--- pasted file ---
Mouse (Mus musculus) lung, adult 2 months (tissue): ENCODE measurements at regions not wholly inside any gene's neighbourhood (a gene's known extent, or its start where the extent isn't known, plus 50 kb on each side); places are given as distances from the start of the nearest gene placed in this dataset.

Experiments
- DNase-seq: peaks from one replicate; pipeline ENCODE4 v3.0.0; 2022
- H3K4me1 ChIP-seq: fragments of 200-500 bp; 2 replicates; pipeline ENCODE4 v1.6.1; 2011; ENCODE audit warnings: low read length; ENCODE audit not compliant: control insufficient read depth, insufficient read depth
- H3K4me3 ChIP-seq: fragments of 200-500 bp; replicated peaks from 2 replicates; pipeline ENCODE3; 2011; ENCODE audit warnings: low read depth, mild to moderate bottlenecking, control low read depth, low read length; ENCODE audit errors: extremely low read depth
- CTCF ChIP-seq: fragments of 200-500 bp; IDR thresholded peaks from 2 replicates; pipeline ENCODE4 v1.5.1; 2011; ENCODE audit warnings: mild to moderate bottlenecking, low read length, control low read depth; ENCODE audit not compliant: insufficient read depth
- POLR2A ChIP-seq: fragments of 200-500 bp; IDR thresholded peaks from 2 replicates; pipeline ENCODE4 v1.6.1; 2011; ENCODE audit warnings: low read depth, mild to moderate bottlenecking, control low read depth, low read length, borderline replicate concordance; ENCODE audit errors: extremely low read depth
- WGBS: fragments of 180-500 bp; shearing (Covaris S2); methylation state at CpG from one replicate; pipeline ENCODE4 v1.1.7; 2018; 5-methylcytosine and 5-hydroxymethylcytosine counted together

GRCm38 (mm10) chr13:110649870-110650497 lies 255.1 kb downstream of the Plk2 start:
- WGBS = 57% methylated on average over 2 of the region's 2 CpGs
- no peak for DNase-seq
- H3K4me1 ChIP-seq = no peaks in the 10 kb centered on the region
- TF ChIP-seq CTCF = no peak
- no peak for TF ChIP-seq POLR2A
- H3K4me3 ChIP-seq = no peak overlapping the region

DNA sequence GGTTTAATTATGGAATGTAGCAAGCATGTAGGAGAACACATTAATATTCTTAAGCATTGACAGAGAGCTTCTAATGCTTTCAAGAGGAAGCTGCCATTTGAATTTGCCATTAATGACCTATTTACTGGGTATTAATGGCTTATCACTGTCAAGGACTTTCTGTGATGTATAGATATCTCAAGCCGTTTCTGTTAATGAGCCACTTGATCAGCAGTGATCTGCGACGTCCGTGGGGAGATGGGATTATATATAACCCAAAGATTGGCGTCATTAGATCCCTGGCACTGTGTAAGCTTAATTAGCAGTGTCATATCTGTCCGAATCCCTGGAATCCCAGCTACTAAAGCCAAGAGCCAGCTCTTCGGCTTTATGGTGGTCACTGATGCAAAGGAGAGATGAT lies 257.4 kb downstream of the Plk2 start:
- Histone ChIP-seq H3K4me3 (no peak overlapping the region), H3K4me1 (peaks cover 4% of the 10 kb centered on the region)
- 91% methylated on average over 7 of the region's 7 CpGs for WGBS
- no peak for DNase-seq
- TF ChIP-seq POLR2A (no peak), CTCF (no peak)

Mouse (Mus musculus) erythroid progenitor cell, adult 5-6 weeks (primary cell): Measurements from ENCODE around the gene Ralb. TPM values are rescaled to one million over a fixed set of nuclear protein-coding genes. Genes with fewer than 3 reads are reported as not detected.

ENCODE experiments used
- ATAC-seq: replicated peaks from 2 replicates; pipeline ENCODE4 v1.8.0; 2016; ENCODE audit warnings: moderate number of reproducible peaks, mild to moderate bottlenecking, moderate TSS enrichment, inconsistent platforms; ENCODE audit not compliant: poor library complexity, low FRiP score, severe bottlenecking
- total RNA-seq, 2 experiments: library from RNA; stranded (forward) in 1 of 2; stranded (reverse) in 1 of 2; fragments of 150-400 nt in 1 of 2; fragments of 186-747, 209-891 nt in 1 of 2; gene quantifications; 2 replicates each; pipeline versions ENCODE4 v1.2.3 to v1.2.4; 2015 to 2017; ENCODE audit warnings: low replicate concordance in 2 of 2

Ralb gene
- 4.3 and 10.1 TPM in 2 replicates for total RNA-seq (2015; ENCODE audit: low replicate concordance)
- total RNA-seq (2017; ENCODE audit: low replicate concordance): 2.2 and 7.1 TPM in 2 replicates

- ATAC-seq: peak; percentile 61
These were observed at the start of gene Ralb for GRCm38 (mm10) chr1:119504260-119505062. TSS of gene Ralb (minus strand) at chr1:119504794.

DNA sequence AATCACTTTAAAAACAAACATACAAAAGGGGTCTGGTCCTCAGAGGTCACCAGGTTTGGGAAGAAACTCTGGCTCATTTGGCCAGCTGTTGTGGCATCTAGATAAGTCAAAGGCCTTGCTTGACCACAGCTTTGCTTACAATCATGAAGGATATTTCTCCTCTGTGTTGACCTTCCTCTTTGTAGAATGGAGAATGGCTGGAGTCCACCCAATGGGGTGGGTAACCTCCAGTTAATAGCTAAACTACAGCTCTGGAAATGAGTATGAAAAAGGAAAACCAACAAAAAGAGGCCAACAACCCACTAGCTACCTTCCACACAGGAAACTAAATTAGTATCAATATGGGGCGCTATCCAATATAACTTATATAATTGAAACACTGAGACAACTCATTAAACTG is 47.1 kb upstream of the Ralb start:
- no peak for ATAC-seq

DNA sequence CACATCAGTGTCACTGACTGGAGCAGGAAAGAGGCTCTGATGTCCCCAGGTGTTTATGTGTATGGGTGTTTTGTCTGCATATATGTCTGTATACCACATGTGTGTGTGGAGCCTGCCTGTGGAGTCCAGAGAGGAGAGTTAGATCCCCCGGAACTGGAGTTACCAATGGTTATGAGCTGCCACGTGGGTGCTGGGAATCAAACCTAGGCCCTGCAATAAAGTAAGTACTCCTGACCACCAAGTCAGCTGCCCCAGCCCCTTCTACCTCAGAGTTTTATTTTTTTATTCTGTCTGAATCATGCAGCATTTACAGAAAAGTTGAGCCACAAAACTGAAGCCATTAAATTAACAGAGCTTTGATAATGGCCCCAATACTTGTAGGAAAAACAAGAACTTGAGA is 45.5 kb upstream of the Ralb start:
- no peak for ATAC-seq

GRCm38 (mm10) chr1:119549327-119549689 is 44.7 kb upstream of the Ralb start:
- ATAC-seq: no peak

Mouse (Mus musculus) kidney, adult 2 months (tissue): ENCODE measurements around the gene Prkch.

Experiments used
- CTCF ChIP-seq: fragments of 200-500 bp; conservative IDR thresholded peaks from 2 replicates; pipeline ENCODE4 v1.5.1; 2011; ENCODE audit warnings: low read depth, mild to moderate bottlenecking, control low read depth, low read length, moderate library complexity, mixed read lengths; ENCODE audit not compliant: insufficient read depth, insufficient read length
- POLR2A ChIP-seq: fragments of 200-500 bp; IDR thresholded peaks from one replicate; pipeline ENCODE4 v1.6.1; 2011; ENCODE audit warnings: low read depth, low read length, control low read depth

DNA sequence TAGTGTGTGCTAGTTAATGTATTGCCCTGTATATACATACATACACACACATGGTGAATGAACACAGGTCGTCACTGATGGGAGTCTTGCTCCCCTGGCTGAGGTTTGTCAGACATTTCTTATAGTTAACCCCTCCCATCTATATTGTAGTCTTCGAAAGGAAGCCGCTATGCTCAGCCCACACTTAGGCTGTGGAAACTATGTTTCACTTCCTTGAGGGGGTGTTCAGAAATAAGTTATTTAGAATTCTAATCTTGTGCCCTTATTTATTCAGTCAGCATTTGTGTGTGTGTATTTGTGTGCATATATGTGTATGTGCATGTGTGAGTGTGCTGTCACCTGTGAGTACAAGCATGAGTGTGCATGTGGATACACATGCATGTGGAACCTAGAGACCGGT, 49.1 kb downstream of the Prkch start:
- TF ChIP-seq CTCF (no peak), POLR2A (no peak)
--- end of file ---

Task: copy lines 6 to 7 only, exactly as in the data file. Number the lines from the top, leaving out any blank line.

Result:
- CTCF ChIP-seq: fragments of 200-500 bp; IDR thresholded peaks from 2 replicates; pipeline ENCODE4 v1.5.1; 2011; ENCODE audit warnings: mild to moderate bottlenecking, low read length, control low read depth; ENCODE audit not compliant: insufficient read depth
- POLR2A ChIP-seq: fragments of 200-500 bp; IDR thresholded peaks from 2 replicates; pipeline ENCODE4 v1.6.1; 2011; ENCODE audit warnings: low read depth, mild to moderate bottlenecking, control low read depth, low read length, borderline replicate concordance; ENCODE audit errors: extremely low read depth